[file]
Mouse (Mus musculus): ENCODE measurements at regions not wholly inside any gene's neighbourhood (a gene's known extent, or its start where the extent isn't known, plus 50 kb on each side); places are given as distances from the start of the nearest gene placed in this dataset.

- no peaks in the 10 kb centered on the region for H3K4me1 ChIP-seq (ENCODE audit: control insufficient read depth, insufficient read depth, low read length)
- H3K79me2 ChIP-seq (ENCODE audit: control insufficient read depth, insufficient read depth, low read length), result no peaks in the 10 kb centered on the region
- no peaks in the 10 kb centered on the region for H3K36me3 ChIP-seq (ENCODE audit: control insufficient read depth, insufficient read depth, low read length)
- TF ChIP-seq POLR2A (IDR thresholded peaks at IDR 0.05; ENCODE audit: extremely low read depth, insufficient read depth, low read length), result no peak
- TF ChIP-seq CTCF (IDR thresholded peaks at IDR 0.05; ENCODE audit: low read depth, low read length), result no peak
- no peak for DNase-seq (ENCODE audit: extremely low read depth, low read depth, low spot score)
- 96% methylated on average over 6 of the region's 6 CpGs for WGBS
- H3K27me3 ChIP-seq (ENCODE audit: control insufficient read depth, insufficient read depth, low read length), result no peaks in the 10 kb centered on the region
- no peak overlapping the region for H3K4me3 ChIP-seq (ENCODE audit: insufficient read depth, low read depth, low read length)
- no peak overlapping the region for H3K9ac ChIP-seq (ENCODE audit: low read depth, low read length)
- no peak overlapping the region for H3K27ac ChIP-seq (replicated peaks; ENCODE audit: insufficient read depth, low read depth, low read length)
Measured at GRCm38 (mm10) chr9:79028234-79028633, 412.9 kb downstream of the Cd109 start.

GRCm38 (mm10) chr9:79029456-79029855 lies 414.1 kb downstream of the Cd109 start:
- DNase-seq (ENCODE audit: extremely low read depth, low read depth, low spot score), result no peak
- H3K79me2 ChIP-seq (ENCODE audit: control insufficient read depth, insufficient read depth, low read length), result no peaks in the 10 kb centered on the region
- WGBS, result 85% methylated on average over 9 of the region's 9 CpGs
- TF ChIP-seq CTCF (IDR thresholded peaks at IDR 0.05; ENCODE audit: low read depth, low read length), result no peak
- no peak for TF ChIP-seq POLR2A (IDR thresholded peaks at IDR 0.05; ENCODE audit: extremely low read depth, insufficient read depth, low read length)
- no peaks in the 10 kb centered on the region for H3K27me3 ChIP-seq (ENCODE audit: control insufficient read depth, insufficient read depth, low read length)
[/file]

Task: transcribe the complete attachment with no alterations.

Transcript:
Mouse (Mus musculus): ENCODE measurements at regions not wholly inside any gene's neighbourhood (a gene's known extent, or its start where the extent isn't known, plus 50 kb on each side); places are given as distances from the start of the nearest gene placed in this dataset.

- no peaks in the 10 kb centered on the region for H3K4me1 ChIP-seq (ENCODE audit: control insufficient read depth, insufficient read depth, low read length)
- H3K79me2 ChIP-seq (ENCODE audit: control insufficient read depth, insufficient read depth, low read length), result no peaks in the 10 kb centered on the region
- no peaks in the 10 kb centered on the region for H3K36me3 ChIP-seq (ENCODE audit: control insufficient read depth, insufficient read depth, low read length)
- TF ChIP-seq POLR2A (IDR thresholded peaks at IDR 0.05; ENCODE audit: extremely low read depth, insufficient read depth, low read length), result no peak
- TF ChIP-seq CTCF (IDR thresholded peaks at IDR 0.05; ENCODE audit: low read depth, low read length), result no peak
- no peak for DNase-seq (ENCODE audit: extremely low read depth, low read depth, low spot score)
- 96% methylated on average over 6 of the region's 6 CpGs for WGBS
- H3K27me3 ChIP-seq (ENCODE audit: control insufficient read depth, insufficient read depth, low read length), result no peaks in the 10 kb centered on the region
- no peak overlapping the region for H3K4me3 ChIP-seq (ENCODE audit: insufficient read depth, low read depth, low read length)
- no peak overlapping the region for H3K9ac ChIP-seq (ENCODE audit: low read depth, low read length)
- no peak overlapping the region for H3K27ac ChIP-seq (replicated peaks; ENCODE audit: insufficient read depth, low read depth, low read length)
Measured at GRCm38 (mm10) chr9:79028234-79028633, 412.9 kb downstream of the Cd109 start.

GRCm38 (mm10) chr9:79029456-79029855 lies 414.1 kb downstream of the Cd109 start:
- DNase-seq (ENCODE audit: extremely low read depth, low read depth, low spot score), result no peak
- H3K79me2 ChIP-seq (ENCODE audit: control insufficient read depth, insufficient read depth, low read length), result no peaks in the 10 kb centered on the region
- WGBS, result 85% methylated on average over 9 of the region's 9 CpGs
- TF ChIP-seq CTCF (IDR thresholded peaks at IDR 0.05; ENCODE audit: low read depth, low read length), result no peak
- no peak for TF ChIP-seq POLR2A (IDR thresholded peaks at IDR 0.05; ENCODE audit: extremely low read depth, insufficient read depth, low read length)
- no peaks in the 10 kb centered on the region for H3K27me3 ChIP-seq (ENCODE audit: control insufficient read depth, insufficient read depth, low read length)